Genetically Distinct Blue Whales Discovered in NZ
A new population of at least 700 blue whales has been found living between the North and South Islands. The gigantic marine mammals are genetically distinct from whales found in the neighbouring Pacific and Antarctic Oceans, suggesting they are a separate group that lives permanently in the region.
While they are not as large as their Antarctic cousins, the New Zealand population can still reach lengths of around 22m.
Their discovery is being hailed as significant because the whales’ home in the South Taranaki Bight is also the setting for several oil and gas rigs and is set to be targeted by seafloor mining operations.
Though blue whales have long been listed as a migrant species in the region, Dr Leigh Torres of the Marine Mammal Institute at Oregon State University was the first to suggest it might be home to a resident population.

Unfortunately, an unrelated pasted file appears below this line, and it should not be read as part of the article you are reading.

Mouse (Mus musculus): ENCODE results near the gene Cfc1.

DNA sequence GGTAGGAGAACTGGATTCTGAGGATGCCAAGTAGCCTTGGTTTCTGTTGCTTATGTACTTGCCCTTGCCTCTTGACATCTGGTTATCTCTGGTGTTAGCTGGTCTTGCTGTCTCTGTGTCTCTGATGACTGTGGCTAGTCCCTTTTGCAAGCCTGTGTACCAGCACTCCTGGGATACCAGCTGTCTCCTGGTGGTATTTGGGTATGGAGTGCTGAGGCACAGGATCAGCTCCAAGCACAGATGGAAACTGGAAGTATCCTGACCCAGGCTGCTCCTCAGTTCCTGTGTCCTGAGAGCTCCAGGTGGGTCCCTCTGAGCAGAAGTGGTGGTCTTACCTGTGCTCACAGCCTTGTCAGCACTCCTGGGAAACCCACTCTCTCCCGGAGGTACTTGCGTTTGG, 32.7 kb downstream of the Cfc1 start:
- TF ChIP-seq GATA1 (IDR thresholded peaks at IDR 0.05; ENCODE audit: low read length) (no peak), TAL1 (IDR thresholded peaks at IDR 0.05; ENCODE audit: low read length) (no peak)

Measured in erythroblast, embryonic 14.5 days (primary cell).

This was confirmed when she began conducting expeditions in the South Taranaki Bight to look for signs that it was a blue whale hotspot.
“We had five hydrophones deployed for two years in the South Taranaki Bight and we never heard any Australian blue whale calls – just the local New Zealand population,” Torres said. “When we conducted biopsies of individual whales, we also discovered that they are genetically distinct from other blue whale populations.”
Having established this new population, the scientists now want to determine exactly how many of them there are inhabiting the large bay of South Taranaki Bight. Their current minimum estimate is 718.
Original article by Josh Gabbatiss, The Independent, May 17, 2018.
Photo by Todd Chandler.